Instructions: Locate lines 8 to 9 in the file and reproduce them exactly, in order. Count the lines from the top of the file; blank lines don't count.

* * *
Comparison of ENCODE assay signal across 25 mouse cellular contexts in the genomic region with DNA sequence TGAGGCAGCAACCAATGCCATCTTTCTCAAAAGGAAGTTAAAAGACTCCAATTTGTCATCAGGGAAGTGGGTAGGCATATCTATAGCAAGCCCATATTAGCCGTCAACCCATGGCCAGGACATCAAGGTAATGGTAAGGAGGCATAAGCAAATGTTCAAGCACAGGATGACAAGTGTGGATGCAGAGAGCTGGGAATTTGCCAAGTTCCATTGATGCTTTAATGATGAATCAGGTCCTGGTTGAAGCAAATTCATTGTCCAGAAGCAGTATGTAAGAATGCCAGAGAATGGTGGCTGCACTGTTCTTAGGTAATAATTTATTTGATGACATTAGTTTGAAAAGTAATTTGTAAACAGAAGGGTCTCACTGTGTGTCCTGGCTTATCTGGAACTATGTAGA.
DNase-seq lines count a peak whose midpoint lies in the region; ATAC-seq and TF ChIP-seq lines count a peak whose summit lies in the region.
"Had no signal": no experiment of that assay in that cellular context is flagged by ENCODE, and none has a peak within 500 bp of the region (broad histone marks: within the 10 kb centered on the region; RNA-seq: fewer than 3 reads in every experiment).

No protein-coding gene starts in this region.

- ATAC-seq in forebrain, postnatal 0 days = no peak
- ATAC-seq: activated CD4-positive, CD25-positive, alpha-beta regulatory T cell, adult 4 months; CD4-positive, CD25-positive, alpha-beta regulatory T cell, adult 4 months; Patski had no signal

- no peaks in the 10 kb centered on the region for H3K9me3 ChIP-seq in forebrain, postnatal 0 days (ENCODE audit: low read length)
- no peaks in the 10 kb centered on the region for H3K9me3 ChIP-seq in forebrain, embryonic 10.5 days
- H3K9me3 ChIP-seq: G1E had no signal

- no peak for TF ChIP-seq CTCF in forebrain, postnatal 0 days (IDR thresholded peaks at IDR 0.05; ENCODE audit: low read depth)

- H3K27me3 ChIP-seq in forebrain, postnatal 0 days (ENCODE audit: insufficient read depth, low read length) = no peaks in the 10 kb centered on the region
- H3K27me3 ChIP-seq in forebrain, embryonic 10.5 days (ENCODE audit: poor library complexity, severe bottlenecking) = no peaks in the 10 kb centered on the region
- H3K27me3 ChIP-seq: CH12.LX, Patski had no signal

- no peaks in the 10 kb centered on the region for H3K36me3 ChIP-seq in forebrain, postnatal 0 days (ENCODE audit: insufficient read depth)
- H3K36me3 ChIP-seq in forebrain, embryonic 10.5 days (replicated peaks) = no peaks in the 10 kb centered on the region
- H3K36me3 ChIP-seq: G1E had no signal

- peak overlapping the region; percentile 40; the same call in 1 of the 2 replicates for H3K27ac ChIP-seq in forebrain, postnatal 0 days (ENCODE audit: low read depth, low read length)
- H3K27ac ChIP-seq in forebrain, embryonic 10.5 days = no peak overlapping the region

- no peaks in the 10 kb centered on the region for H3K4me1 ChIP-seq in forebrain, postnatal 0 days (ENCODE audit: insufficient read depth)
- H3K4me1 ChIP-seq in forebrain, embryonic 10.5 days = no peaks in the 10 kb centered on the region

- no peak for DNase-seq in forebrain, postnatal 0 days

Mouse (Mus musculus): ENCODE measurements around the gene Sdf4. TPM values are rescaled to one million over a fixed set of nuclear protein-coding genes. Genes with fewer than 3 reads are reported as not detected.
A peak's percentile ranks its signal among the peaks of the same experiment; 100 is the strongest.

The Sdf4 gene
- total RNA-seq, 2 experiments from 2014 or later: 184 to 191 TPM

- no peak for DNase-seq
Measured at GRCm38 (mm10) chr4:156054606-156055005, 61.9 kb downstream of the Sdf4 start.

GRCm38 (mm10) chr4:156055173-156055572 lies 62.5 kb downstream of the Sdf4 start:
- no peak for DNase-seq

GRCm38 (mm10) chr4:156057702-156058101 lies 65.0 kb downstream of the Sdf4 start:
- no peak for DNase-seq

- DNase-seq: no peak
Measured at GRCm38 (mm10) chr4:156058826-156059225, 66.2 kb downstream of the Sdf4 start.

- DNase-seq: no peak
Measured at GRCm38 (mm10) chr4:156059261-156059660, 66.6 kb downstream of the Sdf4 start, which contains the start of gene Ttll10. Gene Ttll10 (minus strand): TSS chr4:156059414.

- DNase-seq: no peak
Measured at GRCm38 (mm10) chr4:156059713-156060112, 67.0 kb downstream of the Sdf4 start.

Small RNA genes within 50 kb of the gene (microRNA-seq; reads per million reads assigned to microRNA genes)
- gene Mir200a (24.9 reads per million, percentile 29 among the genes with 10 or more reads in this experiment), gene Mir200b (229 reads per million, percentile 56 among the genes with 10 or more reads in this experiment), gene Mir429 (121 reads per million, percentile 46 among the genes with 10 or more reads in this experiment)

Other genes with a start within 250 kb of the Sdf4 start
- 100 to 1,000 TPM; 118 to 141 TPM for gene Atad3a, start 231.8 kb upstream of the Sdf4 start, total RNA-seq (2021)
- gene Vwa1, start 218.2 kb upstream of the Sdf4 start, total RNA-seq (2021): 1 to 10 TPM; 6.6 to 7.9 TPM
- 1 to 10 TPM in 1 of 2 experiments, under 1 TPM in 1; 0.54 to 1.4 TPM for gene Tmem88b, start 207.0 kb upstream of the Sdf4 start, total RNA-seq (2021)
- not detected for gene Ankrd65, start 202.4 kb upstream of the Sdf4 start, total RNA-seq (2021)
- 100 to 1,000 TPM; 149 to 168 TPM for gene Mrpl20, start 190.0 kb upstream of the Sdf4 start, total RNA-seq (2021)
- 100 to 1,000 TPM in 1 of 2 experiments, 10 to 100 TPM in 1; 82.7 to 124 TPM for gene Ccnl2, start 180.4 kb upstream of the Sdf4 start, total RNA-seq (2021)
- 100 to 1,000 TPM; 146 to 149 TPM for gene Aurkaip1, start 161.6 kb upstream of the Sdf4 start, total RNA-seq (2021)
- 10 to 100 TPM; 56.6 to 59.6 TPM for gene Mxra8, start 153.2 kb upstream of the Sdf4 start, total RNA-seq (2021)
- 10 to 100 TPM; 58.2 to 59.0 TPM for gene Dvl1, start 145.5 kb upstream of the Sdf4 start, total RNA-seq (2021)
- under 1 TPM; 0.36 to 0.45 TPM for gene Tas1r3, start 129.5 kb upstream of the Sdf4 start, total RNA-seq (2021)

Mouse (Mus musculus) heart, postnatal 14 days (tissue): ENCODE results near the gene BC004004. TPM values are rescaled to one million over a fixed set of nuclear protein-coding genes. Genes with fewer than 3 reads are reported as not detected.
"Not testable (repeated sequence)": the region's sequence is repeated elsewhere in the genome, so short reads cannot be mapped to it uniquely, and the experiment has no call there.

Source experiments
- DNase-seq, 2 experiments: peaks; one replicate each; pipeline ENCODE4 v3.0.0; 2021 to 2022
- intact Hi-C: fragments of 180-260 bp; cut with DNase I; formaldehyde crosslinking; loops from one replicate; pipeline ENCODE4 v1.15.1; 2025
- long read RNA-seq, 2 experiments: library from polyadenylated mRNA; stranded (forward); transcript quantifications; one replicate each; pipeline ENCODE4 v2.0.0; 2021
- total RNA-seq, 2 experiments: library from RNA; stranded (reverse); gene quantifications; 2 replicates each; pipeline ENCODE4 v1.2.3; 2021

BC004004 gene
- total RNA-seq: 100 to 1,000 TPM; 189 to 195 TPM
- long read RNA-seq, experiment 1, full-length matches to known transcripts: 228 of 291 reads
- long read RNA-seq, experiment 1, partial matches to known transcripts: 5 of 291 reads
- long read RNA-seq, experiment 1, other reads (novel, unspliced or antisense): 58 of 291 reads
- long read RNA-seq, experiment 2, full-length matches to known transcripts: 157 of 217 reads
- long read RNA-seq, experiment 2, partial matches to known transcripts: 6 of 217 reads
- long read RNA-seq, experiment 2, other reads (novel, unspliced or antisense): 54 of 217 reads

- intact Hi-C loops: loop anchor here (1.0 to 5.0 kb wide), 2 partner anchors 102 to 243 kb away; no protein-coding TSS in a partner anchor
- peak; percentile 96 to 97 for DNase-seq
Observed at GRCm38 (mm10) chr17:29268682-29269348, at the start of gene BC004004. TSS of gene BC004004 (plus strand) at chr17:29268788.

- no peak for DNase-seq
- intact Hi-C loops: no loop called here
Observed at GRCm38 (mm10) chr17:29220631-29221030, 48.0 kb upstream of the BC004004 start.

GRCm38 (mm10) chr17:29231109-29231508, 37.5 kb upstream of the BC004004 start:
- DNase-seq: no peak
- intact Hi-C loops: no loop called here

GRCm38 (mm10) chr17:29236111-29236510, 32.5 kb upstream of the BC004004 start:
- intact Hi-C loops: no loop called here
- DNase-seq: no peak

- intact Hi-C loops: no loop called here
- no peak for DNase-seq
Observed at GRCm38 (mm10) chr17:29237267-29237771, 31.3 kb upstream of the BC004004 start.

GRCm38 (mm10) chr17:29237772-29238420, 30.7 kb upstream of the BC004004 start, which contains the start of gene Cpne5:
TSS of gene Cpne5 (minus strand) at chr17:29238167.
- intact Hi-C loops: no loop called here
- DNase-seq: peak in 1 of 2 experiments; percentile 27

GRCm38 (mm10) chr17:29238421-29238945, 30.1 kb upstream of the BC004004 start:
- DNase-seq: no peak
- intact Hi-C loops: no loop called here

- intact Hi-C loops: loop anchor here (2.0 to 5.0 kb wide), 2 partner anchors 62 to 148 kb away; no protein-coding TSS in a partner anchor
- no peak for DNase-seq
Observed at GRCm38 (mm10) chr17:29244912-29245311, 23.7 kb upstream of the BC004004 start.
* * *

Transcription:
- no peaks in the 10 kb centered on the region for H3K9me3 ChIP-seq in forebrain, embryonic 10.5 days
- H3K9me3 ChIP-seq: G1E had no signal